For the first few weeks of my senior year, I am completely obsessed with the idea that whether I like it or not (and mostly not), I’m almost an adult. Whatever that means.
I keep tiptoeing up to the idea, acknowledging very reluctantly that it’s happening, and then scampering away again.
This impending adulthood is still largely hypothetical, though. In the main, senior year is not that different from junior year. As usual, Little Sister Yovanoff and I are pretty much inseparable. We’re locker partners. We eat lunch together and have all the same friends, and we’ve even arranged our class schedules so that we’re taking most of the same electives. Really, the only difference is that now we have a car.
Our last class before lunch is PE, with a focus on team sports. Irish is in the same class, but we don’t really talk to him. Or else, he doesn’t talk to us. We mostly stand with some quiet girls who don’t bother anyone. Irish stands with a bunch of drug dealers.
I’m privately surprised he’s there at all, even though when I saw him filling out add/drop forms in the cafeteria last year, he said he would be, and once I ran into him downtown over the summer and right as we were saying goodbye he told me he’d see me in August, and I’m still surprised.
Thor, our gym teacher, is this relentlessly wholesome viking of a farmboy, who looks like he probably played football in college. We are his first class ever, and he has absolutely no idea what to do with us.
He keeps trying to get us to behave like a little army of avid sports enthusiasts, which is confusing because the kids in our class are mostly the worst kids in school, and not really primed to be avid anything. The general consensus is that Thor is trying way too hard to be a fascist.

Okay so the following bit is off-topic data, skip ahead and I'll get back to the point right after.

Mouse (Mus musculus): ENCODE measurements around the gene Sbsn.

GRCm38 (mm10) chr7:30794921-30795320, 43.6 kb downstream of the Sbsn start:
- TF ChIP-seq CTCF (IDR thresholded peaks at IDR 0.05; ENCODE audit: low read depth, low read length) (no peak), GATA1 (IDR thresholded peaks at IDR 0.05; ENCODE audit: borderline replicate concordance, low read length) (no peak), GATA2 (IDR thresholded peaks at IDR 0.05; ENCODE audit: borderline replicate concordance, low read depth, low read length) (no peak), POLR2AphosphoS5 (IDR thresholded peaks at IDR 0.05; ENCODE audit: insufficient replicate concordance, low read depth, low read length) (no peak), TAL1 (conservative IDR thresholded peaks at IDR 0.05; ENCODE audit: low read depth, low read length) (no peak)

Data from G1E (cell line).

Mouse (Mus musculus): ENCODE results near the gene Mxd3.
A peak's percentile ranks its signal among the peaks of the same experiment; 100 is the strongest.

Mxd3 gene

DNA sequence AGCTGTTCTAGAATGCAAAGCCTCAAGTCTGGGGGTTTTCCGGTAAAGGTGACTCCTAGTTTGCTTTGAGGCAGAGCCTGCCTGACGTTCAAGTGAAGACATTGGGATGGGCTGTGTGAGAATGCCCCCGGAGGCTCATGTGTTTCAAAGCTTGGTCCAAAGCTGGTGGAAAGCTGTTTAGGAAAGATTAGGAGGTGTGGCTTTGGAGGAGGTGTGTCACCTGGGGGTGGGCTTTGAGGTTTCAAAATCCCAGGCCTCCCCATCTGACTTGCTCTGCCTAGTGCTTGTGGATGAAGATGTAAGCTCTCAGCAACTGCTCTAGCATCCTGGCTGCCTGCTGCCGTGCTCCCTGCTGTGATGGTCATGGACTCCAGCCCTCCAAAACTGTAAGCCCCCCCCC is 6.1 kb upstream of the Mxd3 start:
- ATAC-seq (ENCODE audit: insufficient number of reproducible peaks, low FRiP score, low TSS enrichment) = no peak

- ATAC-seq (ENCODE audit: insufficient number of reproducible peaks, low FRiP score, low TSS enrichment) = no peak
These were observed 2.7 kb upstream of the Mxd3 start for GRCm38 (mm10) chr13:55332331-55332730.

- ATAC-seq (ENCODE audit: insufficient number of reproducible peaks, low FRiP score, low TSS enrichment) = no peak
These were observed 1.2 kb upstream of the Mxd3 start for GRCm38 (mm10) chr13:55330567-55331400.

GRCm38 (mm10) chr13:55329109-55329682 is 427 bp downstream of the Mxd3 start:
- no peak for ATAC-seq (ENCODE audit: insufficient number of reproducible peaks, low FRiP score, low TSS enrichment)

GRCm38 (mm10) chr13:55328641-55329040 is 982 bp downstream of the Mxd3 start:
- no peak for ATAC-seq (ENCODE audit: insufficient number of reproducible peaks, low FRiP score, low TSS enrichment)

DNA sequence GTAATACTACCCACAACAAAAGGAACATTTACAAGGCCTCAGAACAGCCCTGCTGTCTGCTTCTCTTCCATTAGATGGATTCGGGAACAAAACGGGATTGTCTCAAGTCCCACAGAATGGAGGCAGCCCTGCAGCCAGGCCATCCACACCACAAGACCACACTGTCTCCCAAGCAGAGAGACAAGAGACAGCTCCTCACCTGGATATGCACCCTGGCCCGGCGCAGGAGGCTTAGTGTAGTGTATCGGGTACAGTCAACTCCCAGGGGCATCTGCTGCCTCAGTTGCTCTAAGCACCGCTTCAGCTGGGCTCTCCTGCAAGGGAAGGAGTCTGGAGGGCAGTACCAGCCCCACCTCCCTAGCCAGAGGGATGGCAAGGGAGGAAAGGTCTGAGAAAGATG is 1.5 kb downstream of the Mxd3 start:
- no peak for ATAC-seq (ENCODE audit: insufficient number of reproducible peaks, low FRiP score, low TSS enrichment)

Later, he will relinquish his desperate need for order. This will happen sometime around the middle of the sand volleyball unit, and will be so acute that I actually witness the moment in which it occurs.
He’ll be standing on the edge of the parking lot, trying to supervise three courts at once, and failing dramatically. In the background, Patrick and Holden are passing a cigarette back and forth, and the slacker girls are sitting in the sand with their shoes off, working on their tans. Arlo is viciously hungover and doesn’t want to move, so to help him out, Jason keeps throwing the ball into the creek, which is an incredibly effective diversionary tactic because then we have to spend the next fifteen minutes fishing it back out.
Thor will be watching all this unfold, with his shoulders squared and his chest stuck out, and something will break inside him. He’ll press his hands against his forehead and look up at the sky like he’s wondering if maybe he should just quit now, just cut his losses and walk away.
He’ll turn his back on us for a second and then inform us with tragic dignity that we’re done for the day and can go change out.
After that, he will let us do pretty much whatever we want, which is all the class was really looking for in the first place. Once Thor has given up, everyone will adjust their behavior and even follow the instructions occasionally and line up without having to be told five times, and actually show him some respect. Or at least, they will stop smoking on the volleyball court when they’re supposed to be serving.
Later in the year, one of the sophomores in my literature elective will remark upon what a completely awesome teacher Thor is, and Holden will respond, with very little irony, “Yeah, we did that.”
But that particular change is still weeks away and at the moment, we’re in the middle of the baseball unit, which is the first unit of the semester.
I am fabulously bad at it. Also, my badness totally doesn’t matter, because everyone else is fabulously bad too.
What follows is a transcript of my last-ever on-school-grounds conversation with Irish. Also, thanks to my complete lack of responsiveness, it only qualifies as a conversation is the very loosest sense.